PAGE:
25. (2006). Characteristics of customers of street prostitutes’. Annual Meeting of the Canadian Psychological Association.
  26. (2006). Characteristics of men who pay for sex: a UK sexual health clinic survey’,
  27. (2005). Clients and Commercial Sex: Reflections on Paying the Price: A Consultation Paper on Prostitution’, Criminal Law Review ,
  28. (2006). Clients of Female Sex Workers: men or monsters?’
  29. (2007). Clients of indoor commercial sex workers: heterogeneity in patronage patterns and implications for HIV and STI propagation through sexual networks’,
  30. (2007). Clients of Prostitute Women: Deterence, Prevalence, Characteristics and Violence’. Washington DC:
  31. (1999). Clients of street prostitutes in Portland,
  32. (2005). Commercial and Sexual Exploitation of Children and Young People – A Review’, Child Abuse Review 14,
  33. (1998). Community Action and the Displacement of Street Prostitution:
  34. (2005). Comparison of the Male Customers of Female Street Prostitutes With National Samples of Men’,
  35. (1997). Condom use by Dutch men with commercial heterosexual contacts: determinants and considerations’.
  36. (1994). Contextual and interactional factors influencing condom use in heterosexual prostitution contacts’. Patient Education and Counselling Special Issue. Current perspective: AIDS/HIV education and counselling.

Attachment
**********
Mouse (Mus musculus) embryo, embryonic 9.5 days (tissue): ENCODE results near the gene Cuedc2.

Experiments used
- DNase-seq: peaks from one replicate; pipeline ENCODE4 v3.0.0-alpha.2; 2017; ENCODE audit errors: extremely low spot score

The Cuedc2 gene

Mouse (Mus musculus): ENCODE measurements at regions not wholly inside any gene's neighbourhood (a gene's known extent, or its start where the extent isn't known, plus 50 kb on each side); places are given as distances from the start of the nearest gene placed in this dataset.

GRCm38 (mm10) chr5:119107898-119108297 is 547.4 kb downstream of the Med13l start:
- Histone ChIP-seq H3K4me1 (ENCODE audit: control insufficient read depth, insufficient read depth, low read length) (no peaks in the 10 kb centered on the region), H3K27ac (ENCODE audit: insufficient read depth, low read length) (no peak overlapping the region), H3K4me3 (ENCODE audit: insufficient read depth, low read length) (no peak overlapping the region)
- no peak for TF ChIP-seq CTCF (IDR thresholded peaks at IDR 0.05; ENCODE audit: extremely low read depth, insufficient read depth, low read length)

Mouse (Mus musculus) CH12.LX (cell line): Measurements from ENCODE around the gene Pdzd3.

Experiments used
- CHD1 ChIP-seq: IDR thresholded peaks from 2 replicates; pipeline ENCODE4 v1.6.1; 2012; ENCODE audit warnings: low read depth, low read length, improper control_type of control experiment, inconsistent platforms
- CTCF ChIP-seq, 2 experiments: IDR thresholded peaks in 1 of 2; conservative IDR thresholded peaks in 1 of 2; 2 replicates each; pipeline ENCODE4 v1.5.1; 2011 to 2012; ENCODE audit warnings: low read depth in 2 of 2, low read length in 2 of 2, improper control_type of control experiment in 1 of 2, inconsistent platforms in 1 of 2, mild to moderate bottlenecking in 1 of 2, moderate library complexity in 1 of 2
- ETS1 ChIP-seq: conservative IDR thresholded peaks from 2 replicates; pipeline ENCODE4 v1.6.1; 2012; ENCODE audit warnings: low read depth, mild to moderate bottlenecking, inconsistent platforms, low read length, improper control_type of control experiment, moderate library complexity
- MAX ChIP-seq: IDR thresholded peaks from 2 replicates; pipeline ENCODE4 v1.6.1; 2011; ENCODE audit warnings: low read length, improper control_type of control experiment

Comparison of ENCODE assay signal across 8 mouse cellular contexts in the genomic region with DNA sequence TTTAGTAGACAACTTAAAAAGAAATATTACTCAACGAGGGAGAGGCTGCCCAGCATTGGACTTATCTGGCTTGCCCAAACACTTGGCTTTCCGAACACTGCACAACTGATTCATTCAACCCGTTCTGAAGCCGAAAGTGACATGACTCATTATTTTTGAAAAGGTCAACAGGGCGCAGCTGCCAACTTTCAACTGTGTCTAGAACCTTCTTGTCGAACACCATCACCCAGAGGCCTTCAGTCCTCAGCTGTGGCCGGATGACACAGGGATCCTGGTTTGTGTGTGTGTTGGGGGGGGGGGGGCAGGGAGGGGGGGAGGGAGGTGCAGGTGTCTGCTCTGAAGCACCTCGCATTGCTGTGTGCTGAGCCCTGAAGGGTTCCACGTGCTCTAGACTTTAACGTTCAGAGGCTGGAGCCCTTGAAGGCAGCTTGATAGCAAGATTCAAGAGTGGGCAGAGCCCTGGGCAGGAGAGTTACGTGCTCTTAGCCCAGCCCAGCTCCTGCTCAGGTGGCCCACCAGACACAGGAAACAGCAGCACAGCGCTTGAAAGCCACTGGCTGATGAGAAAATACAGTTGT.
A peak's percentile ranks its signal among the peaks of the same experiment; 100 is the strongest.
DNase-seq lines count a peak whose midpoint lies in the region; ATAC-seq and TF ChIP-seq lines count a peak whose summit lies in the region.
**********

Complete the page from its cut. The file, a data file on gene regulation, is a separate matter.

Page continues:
37. (1997). Control and condoms in commercial sex: client perspectives’,Sociology of Health and
  38. (2006). Criminal Statistics 2005’, Home Office Statistical Bulletin
  39. (2004). Criminalising “Punters”: evaluating the Swedish position on prostitution’,
  40. (2002). Cruisin’ for love: An observational study of motorists visiting the Rotterdam streetwalking zone’.
  41. (2003). Cyberpunters and Cyberwhores: Prostitution on the Internet Dot.coms’.
  42. (2008). Deconstructing The Demand for Prostitution: Preliminary Insights From Interviews With Chicago Men Who Purchase Sex’. Chicago: Chicago Alliance Against Sexual Exploitation,
  43. (1993). Developing more effective strategies for curbing prostitution’.
  44. (1990). Deviant behaviour’. In Buying Sex : the phenomenology of being a john.
  45. (1997). Discourses of emotionality in commercial sex: Missing the client voice’,
  46. (2005). Economics of prostitution’. In Economics uncut: A complete guide to life, death and misadventure.
  47. (2003). Estimates of a model of male participants in the market for heterosexual prostitution services’,
  48. (2006). Evaluating the usefulness of a prostitution diversion project’,
  49. (2002). Everyday Occurrence: Violence in the Lives of Girls Exploited
  50. (2007). Examining Sex Work from the Client‘s Perspective: Assessing Johns Using on-line Data’,
  51. (2007). Exploring the possibility of sexual addiction in men arrested for seeking out prostitutes: A preliminary study’,
  52. (2004). Female Prostitution, Customers, and Violence’,
  53. (2008). First Offender Prostitution Program. Tenderloin Task Force Final Report on the Evaluation of the First Offender Prostitution Program.
  54. (2000). Focusing on the Clients of Street Prostitutes: A Creative Approach to Reducing Violence Against Women, Summary Report.
  55. (2005). Four Hundred Thousand Swedish Perverts’, GLQ:
  56. (2006). Government Strategy on Sex Work: A comedy of errors or attack on civil liberties?’ (31
  57. (2004). Hackney, Haringey and Islington Rapid Assessment and Response on Sex Work and Problematic Drug Use. London; The Centre for Research on Drugs and Health Behaviour,